The international profile of Melton Mowbray pork pies was given a major boost over the weekend when Prime Minister Boris Johnson mentioned them at the G7 summit in France.
But his comments about exports of the pork pies and the potential of them being boosted following a post-Brexit free trade deal with the United States back-fired on him when he was challenged on their accuracy by the organisation which represents the producers.
On Sunday Mr Johnson said at the Biarritz summit, which is attended by world leaders, that Melton pies were sold in Thailand and Iceland but couldn’t currently be exported to the US because of restrictions, which could possibly be lifted by a new trade agreement.
But Matthew O’Callaghan, chairman of the Melton Mowbray Pork Pie Association, travelled from his Melton home yesterday to appear as a guest on Radio 4’s Today programme, where he pointed out that the pies were not currently being exported to those countries and he insisted that any future exports to the USA should only be made with a built-in protection there for the authentic Melton recipe.
Mr O’Callaghan told the Melton Times: “The media attention surrounding the Prime Minister’s comments and our pies has been extraordinary.
“I suppose it must be the combination of silly season, hot bank holiday Monday and the irresistible headline of Boris and Porkies.
“The story has run nationally, internationally, from Canada to Hong Kong, and in many of the regional papers.
“Around half-a-million people have watched the Twitter clip from my interview with Radio 4’s Today Programme.
“It was a surprise that in the middle of the G7 Summit with all the world issues at stake, like the Amazon burning, China, Iran, Russia and Brexit, up pops the Prime Minister to talk about Melton Mowbray pork pies but good for him and we’re very grateful for him doing so.”
Melton pork pies currently enjoy protected geographical status, as does other produce such as Stilton cheese or Champagne, which the UK remains part of the European Union.
Ministers have been working on a new scheme which will continue to protect these named foods and drinks within this country following Brexit but it would not prevent producers from Europe, America and other parts of the world from making products with the same names but using different, and potentially, inferior recipes, which could affect exports and damage the brands.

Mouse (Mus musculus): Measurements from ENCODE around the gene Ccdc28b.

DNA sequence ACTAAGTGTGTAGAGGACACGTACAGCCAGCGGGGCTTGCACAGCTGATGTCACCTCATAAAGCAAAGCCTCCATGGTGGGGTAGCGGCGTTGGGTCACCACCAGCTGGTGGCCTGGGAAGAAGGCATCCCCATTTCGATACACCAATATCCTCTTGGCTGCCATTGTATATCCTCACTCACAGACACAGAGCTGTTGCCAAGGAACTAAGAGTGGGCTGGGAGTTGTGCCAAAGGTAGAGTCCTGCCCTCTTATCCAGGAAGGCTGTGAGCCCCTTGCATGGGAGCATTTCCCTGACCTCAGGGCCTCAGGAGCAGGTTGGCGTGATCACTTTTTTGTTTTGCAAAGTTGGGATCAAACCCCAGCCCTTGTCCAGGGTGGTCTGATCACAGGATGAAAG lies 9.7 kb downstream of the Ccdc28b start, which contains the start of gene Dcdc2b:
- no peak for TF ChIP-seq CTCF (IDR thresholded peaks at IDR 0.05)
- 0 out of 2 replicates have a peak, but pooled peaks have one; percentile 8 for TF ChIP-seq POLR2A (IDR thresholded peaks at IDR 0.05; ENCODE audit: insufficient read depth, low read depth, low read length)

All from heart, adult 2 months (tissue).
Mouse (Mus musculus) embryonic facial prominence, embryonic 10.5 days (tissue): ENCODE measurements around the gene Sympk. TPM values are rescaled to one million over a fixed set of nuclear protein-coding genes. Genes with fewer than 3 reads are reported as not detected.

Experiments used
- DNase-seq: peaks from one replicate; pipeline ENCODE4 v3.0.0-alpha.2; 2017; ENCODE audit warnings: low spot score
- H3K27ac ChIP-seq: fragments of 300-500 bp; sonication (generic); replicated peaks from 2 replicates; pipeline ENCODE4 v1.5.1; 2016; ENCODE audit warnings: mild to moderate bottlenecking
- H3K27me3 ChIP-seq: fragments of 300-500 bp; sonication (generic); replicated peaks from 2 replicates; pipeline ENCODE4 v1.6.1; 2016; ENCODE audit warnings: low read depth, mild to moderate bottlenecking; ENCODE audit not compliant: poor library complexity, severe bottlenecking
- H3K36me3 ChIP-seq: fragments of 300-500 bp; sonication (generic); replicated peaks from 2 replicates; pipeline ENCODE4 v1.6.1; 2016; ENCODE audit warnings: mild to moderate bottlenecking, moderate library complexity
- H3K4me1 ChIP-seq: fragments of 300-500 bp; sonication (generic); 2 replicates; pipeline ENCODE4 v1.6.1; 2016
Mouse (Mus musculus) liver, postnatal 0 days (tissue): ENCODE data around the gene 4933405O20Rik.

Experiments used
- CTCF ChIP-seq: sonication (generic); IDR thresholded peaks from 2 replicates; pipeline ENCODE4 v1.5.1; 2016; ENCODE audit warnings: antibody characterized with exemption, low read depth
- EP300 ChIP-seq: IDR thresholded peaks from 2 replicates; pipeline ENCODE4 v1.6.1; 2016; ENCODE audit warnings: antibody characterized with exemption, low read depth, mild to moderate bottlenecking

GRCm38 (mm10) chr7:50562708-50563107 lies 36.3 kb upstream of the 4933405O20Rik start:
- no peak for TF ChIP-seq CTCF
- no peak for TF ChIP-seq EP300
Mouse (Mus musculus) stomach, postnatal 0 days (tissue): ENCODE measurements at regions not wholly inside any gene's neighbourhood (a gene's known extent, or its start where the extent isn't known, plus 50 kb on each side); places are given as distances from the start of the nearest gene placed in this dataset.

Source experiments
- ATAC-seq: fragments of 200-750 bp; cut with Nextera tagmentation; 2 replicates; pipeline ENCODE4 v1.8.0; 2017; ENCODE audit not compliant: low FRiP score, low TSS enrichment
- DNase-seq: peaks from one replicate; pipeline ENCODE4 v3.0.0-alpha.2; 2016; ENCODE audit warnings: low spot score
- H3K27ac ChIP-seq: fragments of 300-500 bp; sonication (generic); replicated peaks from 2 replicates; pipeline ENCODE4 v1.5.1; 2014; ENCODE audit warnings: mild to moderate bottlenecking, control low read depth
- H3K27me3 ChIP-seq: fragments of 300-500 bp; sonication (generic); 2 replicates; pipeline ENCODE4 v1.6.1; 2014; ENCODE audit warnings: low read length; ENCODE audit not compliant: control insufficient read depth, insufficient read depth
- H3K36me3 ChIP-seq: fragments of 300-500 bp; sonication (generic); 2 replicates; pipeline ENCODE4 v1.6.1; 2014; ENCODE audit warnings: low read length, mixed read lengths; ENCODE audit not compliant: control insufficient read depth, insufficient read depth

Mr O’Callaghan welcomed Mr Johnson’s suggestion that pork pies could be exported to the US under a new trade deal but he voiced concerns that the Americans did not traditionally believe in protecting the geographical status of products.
He added: “Our only concern is that there are already counterfeit Melton Mowbray pork pies’s being made in the US and I would not want us to develop a market merely to benefit US bakers who would have lower costs.
“If the Prime Minister could get a trade deal where the name of Melton Mowbray continues its protected status in the US along with Stilton Cheese, etc, that would be fantastic.
“And while he’s at it, if he could negotiate the continuance of our protection in the EU post-Brexit that would also be great.
“We’re delighted that Boris is backing the Melton Mowbray pork pie – we ought to send him a few and to Donald Trump so that the US President gets to know what he’s missing.”
Following the Today programme, 10 Downing Street said the Prime Minister was correct when he said that Melton pies were exported to Thailand and Iceland and stated that his comments were based on a briefing note from the Department for International Trade, which said the company Walker and Son exports small shipments to Iceland, Thailand, Singapore and the Caribbean.
But Walker and Son - which says it makes and bakes 80 per cent of all of the UK’s Melton pork pies - told the BBC it no longer exported the pies and were ‘entirely focused on the UK market’.